Playscapes are toys meant to give the fertile minds of children a place to romp. I thought maybe a playscape could also be a means of learning and a way to make learning more fun. How many times have you copied the map, whited out the names of the countries and oceans and given it back to you child to fill in? My playscape has no names so your child can learn to recognize the shapes of the continents, oceans and seas.
I figure you can make a game out of the playscape, play figures and suggested areas for discovery. With the help of an adult or older sibling, two or more can play the game. One player should ask where the Sahara desert is (for example), the other players will place their dune on the area they believe the famous desert to be. If you’re right, you get a point, and the player with the most points at the end of the game wins. The adult or older sibling can help the other players research certain areas of interest on the Internet or on an atlas, further explaining the list of places suggested for discovery. I needle felted the little play figures to help mark the special areas like deserts, dunes, volcanoes, forests, oceans, seas, lakes, rivers, plains, islands and mountains. I made a list of five of the most well known in each category, as a guide for discovery. The little ship sails the world, discovering interesting places.
I haven’t studied geography in years and I really enjoyed the research I did for the location card. Not too long ago, I was in the United States shopping for groceries. I struck up a conversation with the check out clerk and bag boy. They asked me where I lived, I told them Israel. They replied “Israel!, isn’t that like another country?” Let me tell you, there is a need for a game like this!
I think this could be good cocktail party game for adults too, let’s call it World Traveler. If you find the suggested location, you get to do a shot and the winner is the one who can find their way home at the end of the game!
I was chopping vegetables for a salad the other day and I was inspired by the green onions! Holding up the long, thin, onion it looked like a little person to me; the white bulbous end of the onion was the head, the spiky little roots looked like hair and the long green scallion stems were the body! Sure, why not!? So I got out my felting needles and went to work.
If green onions had a personality, I’m sure they’d be giggly like little girls and cheeky when you pulled them from the ground. I’ve been trying to create a series of natural toys for kids and my imagination snuck up on me and came up with these. Surprisingly, this was a lunch salad I was fixing, so there was no alcohol consumption involved!
After I make something, I sit and look at it for quite a while. I need time to see if anything needs to be changed or altered before I decide if I’m happy with it. I was sitting in the living room holding and contemplating the bunch of dolls when my oldest daughter came in the front door. ” Are those ONIONS?” she asked. “Yep”, was my reply. I had already become comfortable with my new, slightly odd creation: green onions as dolls. “Oooookaaay”, she said as she went into the kitchen, because she’s used to seeing odd things sitting around our house like giant needle felted tarantulas, boxes of doll eyes, doll body parts or 7 foot tall paper mâché mushrooms.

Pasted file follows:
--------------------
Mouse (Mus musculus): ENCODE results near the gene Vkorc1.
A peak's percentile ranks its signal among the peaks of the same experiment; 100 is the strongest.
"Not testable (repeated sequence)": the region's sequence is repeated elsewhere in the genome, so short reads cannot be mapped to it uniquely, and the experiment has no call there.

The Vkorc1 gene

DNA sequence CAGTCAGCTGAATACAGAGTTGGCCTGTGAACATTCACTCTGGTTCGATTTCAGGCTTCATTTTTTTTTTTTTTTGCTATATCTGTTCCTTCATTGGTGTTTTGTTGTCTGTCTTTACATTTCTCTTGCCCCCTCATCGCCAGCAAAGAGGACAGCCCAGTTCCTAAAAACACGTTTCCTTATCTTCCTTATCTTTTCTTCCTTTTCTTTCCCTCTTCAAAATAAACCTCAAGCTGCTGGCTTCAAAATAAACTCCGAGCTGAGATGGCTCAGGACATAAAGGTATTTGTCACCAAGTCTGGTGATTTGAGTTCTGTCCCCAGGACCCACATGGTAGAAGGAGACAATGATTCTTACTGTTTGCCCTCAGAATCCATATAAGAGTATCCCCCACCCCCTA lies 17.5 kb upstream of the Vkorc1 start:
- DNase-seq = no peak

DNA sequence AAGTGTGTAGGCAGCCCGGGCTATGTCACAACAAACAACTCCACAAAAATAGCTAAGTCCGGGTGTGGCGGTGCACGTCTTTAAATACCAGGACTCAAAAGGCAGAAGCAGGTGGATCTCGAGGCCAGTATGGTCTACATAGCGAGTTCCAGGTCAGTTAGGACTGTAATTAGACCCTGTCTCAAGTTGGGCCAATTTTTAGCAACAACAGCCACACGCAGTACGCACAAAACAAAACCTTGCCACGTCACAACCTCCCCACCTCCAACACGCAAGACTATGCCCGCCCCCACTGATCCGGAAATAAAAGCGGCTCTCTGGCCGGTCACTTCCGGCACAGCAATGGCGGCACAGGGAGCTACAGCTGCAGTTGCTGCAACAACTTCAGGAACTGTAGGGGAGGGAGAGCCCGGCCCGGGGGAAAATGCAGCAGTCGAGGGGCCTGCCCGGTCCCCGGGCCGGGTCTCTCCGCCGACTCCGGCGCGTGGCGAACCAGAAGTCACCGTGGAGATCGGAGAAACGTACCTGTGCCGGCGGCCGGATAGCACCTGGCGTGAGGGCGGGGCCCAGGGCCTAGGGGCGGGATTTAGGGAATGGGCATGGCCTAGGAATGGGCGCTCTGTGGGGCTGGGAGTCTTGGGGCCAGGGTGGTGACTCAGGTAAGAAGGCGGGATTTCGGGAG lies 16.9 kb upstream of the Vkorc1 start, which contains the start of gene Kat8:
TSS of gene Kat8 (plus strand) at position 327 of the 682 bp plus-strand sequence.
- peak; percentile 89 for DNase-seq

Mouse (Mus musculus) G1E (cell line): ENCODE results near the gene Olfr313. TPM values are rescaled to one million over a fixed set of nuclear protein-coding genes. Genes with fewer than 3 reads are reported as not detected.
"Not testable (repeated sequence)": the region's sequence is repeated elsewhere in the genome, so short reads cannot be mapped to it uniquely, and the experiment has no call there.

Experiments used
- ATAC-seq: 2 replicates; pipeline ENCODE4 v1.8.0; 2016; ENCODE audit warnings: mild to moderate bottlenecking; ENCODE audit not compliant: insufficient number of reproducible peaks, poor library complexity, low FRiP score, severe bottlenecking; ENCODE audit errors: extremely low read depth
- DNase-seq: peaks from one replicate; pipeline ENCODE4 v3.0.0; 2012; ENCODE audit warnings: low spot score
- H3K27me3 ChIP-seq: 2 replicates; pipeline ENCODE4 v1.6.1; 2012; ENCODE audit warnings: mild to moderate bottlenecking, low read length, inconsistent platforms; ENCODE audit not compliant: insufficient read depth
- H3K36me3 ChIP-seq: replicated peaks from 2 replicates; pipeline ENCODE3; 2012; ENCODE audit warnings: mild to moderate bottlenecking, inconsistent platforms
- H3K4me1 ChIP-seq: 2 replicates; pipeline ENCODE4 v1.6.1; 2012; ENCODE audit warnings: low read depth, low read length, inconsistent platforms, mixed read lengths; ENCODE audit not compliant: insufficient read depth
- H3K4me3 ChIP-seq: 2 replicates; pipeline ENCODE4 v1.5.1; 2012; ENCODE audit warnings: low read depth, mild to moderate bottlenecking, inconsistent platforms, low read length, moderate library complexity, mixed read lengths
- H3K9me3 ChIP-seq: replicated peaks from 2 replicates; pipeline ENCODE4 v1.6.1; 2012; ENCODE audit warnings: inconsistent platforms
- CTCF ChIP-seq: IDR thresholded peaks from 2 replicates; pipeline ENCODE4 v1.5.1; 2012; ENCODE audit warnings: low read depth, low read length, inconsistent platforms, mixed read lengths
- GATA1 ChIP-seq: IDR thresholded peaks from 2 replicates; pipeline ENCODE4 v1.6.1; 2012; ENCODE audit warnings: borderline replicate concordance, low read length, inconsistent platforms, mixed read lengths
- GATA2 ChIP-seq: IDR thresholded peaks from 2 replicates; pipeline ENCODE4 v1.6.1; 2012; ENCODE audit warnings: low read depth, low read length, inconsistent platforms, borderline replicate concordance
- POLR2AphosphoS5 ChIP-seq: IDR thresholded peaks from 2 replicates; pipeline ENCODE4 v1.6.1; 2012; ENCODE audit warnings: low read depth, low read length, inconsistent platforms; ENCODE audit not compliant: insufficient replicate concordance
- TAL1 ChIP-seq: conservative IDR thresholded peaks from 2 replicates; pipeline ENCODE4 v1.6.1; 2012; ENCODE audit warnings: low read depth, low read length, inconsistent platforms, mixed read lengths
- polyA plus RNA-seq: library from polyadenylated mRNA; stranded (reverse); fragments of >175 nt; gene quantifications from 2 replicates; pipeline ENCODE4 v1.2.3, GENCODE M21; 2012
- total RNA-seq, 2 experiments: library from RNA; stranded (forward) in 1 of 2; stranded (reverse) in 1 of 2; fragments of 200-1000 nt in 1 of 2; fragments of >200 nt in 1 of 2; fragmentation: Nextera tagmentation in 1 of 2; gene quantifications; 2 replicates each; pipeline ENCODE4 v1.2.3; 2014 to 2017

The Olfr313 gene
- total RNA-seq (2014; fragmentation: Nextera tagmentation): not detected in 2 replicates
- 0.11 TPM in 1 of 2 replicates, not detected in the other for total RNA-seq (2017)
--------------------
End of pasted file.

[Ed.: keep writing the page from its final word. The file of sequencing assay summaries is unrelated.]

Green Onion Doll Tutorial: This tutorial shows how to make one needle felted green onion doll. Tools: felting needles, sponge for felting surface, embroidery needle, scissors wool: dark green (body/stems) I prefer felting a course wool like shetland or New Zealand bright green-felted in the center area, visually connecting stems and the head
core wool or fiber-fill (base shape)
white curly yarn (hair)
thread (for wrapping core wool or fiber fill to make base shape)
green embroidery thread (for the face and securing stems and yarn hair)
I always loved the photographs of little girls with giant bows on their head; I’ve always wondered how this style came to be! Who came up with such a disproportionate hair ornament for a little girl?
I have a few antique bisque dolls of my mother’s that inspired me to felt this doll. Needle felted completely from wool, each piece (arms, legs, body and head) was individually needle felted and then sewn together. The head is my favorite part of the doll to make. I take great care to give her a face with an authentic look, I like to style her hair and I think the eyes are the most important part of the face. I found these particular blinking doll eyes in the flea market, I think they’re old because they’re made of metal, not plastic.
I really don’t like to do the arms and legs, I find it challenging to make both arms and both legs identical (or close to it).
The dress for this doll is similar to the original dress of the antique bisque doll, but made from felt. I needle felted a design on the bodice to break up the hot pink color.
I made the socks from some white tricot and old lace that I had, and the little black Mary Janes are also made from felt.